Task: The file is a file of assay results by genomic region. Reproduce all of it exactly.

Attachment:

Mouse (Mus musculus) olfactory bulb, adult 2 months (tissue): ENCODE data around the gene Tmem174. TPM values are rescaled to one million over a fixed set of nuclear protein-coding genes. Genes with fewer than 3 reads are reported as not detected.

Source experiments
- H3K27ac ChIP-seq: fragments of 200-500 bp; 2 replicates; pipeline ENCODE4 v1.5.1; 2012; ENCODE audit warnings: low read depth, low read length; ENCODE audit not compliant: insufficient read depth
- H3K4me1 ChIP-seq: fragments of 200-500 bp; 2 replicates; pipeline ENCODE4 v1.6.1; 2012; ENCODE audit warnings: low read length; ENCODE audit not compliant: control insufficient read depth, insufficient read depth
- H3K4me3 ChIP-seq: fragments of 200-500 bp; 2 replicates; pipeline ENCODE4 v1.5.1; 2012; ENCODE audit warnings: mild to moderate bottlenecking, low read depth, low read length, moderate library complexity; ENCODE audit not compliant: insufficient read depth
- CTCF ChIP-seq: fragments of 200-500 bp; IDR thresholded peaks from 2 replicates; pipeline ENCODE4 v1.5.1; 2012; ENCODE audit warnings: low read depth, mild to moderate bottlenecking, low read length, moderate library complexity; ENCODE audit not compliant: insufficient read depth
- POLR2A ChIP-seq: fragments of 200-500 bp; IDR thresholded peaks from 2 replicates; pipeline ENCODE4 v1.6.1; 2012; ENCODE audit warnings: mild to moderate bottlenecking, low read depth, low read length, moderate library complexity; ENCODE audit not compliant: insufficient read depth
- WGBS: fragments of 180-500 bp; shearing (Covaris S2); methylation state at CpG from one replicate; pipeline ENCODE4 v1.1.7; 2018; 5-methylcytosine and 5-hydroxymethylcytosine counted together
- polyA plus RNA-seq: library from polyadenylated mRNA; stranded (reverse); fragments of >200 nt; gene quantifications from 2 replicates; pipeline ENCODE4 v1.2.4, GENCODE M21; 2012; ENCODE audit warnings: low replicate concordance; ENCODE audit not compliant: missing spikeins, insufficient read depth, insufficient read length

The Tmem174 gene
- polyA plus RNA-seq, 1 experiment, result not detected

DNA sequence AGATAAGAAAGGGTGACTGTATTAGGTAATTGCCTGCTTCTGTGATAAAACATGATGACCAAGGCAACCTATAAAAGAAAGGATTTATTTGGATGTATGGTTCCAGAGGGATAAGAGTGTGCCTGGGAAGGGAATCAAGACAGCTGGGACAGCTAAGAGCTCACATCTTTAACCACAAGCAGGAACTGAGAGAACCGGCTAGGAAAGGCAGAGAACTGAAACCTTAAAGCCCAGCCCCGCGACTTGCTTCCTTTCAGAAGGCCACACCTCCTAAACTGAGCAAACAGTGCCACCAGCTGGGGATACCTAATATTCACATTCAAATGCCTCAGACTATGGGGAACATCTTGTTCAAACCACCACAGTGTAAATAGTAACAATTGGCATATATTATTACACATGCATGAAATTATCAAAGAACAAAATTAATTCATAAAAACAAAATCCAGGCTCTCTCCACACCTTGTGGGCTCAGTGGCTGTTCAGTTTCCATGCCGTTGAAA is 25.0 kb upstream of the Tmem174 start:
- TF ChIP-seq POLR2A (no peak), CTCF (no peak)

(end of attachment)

Mouse (Mus musculus) olfactory bulb, adult 2 months (tissue): ENCODE data around the gene Tmem174. TPM values are rescaled to one million over a fixed set of nuclear protein-coding genes. Genes with fewer than 3 reads are reported as not detected.

Source experiments
- H3K27ac ChIP-seq: fragments of 200-500 bp; 2 replicates; pipeline ENCODE4 v1.5.1; 2012; ENCODE audit warnings: low read depth, low read length; ENCODE audit not compliant: insufficient read depth
- H3K4me1 ChIP-seq: fragments of 200-500 bp; 2 replicates; pipeline ENCODE4 v1.6.1; 2012; ENCODE audit warnings: low read length; ENCODE audit not compliant: control insufficient read depth, insufficient read depth
- H3K4me3 ChIP-seq: fragments of 200-500 bp; 2 replicates; pipeline ENCODE4 v1.5.1; 2012; ENCODE audit warnings: mild to moderate bottlenecking, low read depth, low read length, moderate library complexity; ENCODE audit not compliant: insufficient read depth
- CTCF ChIP-seq: fragments of 200-500 bp; IDR thresholded peaks from 2 replicates; pipeline ENCODE4 v1.5.1; 2012; ENCODE audit warnings: low read depth, mild to moderate bottlenecking, low read length, moderate library complexity; ENCODE audit not compliant: insufficient read depth
- POLR2A ChIP-seq: fragments of 200-500 bp; IDR thresholded peaks from 2 replicates; pipeline ENCODE4 v1.6.1; 2012; ENCODE audit warnings: mild to moderate bottlenecking, low read depth, low read length, moderate library complexity; ENCODE audit not compliant: insufficient read depth
- WGBS: fragments of 180-500 bp; shearing (Covaris S2); methylation state at CpG from one replicate; pipeline ENCODE4 v1.1.7; 2018; 5-methylcytosine and 5-hydroxymethylcytosine counted together
- polyA plus RNA-seq: library from polyadenylated mRNA; stranded (reverse); fragments of >200 nt; gene quantifications from 2 replicates; pipeline ENCODE4 v1.2.4, GENCODE M21; 2012; ENCODE audit warnings: low replicate concordance; ENCODE audit not compliant: missing spikeins, insufficient read depth, insufficient read length

The Tmem174 gene
- polyA plus RNA-seq, 1 experiment, result not detected

DNA sequence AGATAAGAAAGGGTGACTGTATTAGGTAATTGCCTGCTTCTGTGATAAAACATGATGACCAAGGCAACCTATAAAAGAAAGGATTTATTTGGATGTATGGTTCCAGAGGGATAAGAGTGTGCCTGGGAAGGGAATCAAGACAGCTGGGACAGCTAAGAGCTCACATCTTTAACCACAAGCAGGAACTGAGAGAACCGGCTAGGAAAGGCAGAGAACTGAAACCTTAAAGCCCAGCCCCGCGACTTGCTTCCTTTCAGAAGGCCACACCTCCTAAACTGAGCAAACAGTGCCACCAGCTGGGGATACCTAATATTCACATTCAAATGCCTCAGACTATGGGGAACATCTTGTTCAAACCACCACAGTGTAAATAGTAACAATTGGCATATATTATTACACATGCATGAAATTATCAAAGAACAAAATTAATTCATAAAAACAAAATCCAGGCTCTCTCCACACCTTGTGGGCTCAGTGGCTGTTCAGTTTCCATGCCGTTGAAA is 25.0 kb upstream of the Tmem174 start:
- TF ChIP-seq POLR2A (no peak), CTCF (no peak)